Wednesday, September 25, 2013

Euonymus europaeus - European Spindle Tree


General Information
Common Name Spindle Tree
Scientific Name Euonymus europaeus
Sun Tolerance Full Sun
Height  2.5-3 m (8-10 ft)
Spread 2.5-3 m (8-10 ft)
Growth Rate Moderate
Bloom Time late Spring, Early Summer
Color Green
Flower Color Green, Greenish White 
Type Shrub
Native Europe, western Asia
Classification
Kingdom Plantae – Plants
Subkingdom Tracheobionta – Vascular plants
SuperdivisionSpermatophyta – Seed plants
Division Magnoliophyta – Flowering plants
Class Magnoliopsida – Dicotyledons
Subclass Rosidae
Order Celastrales
Family Celastraceae – Bittersweet family
Genus Euonymus L. – spindletree
Species E. europaeus

Euonymus europaeus - European Spindle Tree
Euonymus europaeus commonly known as Spindle Tree is native to Europe and Western Asia. This is small but interesting and appears as a shrubs particularly on the chalk downs and locally on lime-rich soils. It is scarcely noticed before autumn, when the displays of its pretty fuchsia-pink seed-pods are conspicuous, accompanied by a delightful show of leaf color, the green leaves changing to russet-red hues before they fall.
The young twigs are green (in autumn a conspicuous component of an otherwise brown hedgerow) and after the first year are four-angled, later developing pale brown cork ribs along the angles of the square, eventually they grow quite round. The winter buds are in opposite pairs. The leaves very from oval to lance-shaped, with a finely toothed margin and a pointed tip. From a shining blue-mid-green (paler on the under-side) they fade in autumn to yellow, russet and crimson.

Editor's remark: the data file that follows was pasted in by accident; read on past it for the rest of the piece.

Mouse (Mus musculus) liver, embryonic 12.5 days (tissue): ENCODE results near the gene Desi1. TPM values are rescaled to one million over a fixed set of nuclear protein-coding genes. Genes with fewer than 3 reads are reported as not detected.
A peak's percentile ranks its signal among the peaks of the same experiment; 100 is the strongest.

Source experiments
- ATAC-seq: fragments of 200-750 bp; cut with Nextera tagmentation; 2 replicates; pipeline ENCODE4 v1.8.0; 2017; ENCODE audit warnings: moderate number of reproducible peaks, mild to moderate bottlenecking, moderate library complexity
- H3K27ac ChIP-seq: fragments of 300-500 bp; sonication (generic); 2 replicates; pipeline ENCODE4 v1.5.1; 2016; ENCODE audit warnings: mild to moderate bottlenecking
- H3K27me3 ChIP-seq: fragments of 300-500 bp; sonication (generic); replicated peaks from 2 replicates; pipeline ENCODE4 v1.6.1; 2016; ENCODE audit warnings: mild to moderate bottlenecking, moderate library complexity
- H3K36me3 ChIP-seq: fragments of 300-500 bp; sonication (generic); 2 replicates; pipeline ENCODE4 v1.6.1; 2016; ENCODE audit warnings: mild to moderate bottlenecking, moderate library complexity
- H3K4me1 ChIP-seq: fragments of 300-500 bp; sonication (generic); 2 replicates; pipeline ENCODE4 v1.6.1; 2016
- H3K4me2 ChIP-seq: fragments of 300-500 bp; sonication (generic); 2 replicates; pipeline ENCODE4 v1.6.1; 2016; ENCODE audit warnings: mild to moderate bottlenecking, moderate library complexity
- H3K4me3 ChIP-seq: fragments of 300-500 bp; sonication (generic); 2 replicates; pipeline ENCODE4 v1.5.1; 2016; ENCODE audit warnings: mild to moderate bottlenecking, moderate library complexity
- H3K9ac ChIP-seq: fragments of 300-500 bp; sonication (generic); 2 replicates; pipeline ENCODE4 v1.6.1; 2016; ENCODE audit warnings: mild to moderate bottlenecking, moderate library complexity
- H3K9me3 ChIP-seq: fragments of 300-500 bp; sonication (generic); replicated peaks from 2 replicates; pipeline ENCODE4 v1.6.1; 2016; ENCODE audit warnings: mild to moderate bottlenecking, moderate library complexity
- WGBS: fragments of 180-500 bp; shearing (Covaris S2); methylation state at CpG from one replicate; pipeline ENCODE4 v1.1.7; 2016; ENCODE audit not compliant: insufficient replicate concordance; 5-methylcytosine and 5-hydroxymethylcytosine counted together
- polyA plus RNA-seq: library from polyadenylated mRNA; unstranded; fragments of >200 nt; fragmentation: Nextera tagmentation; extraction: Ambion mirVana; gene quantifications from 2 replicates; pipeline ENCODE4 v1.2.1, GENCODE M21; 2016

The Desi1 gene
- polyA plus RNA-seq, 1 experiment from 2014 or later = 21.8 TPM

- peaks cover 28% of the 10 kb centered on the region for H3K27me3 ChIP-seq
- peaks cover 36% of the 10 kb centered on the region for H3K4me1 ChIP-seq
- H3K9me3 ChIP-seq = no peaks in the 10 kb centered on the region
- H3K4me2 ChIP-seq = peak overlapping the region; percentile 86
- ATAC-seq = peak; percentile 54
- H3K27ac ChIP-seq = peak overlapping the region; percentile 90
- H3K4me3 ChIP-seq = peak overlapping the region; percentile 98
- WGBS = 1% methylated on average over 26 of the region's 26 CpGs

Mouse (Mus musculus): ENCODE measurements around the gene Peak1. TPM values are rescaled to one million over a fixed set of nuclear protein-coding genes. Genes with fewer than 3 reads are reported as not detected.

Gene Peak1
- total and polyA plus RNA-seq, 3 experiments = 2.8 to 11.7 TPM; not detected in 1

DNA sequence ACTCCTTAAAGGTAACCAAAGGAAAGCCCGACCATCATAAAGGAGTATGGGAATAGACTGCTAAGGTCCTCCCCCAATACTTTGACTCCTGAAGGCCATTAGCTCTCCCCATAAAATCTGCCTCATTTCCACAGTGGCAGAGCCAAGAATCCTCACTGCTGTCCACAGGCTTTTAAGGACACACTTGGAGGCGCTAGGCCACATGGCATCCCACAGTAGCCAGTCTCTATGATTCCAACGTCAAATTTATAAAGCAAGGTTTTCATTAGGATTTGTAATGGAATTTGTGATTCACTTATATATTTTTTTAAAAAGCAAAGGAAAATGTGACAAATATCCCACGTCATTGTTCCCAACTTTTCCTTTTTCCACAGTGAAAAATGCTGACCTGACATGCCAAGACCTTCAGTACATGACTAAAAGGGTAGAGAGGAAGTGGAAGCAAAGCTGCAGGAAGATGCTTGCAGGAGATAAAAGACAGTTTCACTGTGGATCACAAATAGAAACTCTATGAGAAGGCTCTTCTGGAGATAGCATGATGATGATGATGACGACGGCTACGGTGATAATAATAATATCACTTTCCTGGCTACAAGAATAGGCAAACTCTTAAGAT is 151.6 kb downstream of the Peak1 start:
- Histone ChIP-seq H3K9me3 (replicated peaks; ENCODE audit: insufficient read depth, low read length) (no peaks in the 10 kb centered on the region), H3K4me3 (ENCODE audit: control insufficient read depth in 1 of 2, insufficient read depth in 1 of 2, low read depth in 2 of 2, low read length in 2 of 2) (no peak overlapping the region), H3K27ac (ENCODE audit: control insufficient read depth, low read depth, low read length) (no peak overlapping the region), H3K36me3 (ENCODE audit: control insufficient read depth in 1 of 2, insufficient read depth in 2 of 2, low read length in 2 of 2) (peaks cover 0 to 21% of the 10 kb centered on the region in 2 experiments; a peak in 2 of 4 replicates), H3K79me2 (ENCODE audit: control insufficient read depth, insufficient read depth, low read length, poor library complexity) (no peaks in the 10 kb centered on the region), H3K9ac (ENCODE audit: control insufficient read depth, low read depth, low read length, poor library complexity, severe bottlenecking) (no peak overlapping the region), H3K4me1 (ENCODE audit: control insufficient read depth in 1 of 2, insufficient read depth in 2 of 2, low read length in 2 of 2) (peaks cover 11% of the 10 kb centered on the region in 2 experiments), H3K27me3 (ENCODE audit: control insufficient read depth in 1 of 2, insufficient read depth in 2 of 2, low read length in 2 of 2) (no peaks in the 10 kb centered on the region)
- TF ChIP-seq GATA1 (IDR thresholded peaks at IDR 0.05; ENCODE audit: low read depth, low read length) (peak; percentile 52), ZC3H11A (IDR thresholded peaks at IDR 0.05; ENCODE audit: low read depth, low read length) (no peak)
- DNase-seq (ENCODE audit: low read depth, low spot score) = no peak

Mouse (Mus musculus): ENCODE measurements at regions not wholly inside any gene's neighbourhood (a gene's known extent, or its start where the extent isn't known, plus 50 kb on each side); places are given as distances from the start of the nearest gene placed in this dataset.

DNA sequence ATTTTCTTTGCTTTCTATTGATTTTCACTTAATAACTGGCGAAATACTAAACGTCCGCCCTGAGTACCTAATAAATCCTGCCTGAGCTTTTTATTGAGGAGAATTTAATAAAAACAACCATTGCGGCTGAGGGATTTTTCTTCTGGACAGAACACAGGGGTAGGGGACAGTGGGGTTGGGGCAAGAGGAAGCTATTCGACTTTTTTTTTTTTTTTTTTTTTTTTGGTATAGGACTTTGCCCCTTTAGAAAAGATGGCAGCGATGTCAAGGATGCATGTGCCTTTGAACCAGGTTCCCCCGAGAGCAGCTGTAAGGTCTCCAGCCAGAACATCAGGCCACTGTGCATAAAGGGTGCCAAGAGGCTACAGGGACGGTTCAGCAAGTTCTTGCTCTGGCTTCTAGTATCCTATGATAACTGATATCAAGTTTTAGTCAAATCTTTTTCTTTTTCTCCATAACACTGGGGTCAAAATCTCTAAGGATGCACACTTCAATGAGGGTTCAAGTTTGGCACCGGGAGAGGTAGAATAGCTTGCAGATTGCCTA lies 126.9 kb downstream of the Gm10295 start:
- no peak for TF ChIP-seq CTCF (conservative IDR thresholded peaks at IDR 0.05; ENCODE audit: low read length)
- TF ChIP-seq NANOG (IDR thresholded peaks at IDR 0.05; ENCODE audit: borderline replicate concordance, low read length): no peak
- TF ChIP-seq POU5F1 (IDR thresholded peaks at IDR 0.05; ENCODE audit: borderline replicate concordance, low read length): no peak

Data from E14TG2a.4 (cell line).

Euonymus europaeus - Spindle Tree
The small greenish-white flowers are borne in June in loose cluster in the leaf axils. The trees are often either male or female thought flowers including both sexes do occur on the same tree. The female flower produces a four-lobed seed-pod which is pale green at first, but changes to a vivid pink by October. Within a month or two the seed-pod  splist open to expose the four bright orange pulpy coats ( and aril) which each enclose a hard white seed within a pink seed-coat. The seeds are poisonous.
The bark is smooth, greenish at first, later becoming grey to pale brown. The hardness, smoothness and toughness of the whitish wood led to its early use for the spindles used for spinning wool by hand – explaining the tree’s name. The wood also yields a fine charcoal for artists’ use.
Spindle Tree is unpopular with farmers because it is an alternative host to the bean-fly. 



Euonymus europaeus - European Spindle Tree: Leaves

Euonymus europaeus - European Spindle Tree

Euonymus europaeus - European Spindle Tree : Flowers

Euonymus europaeus - European Spindle Tree

Euonymus europaeus - European Spindle Tree : Flowers



Euonymus europaeus - European Spindle Tree

Euonymus europaeus - European Spindle Tree

Euonymus europaeus - European Spindle Tree

Euonymus europaeus - European Spindle Tree

Euonymus europaeus - European Spindle Tree

Euonymus europaeus - European Spindle Tree

Euonymus europaeus - European Spindle Tree



Euonymus europaeus - European Spindle Tree

Euonymus europaeus - European Spindle Tree

1 comment:

Danielle Blue said...

Great to run across this info! I found a small tree just like this here in Kansas! I'm glad to be able to ID it! Thanks for the info :)
Danielle

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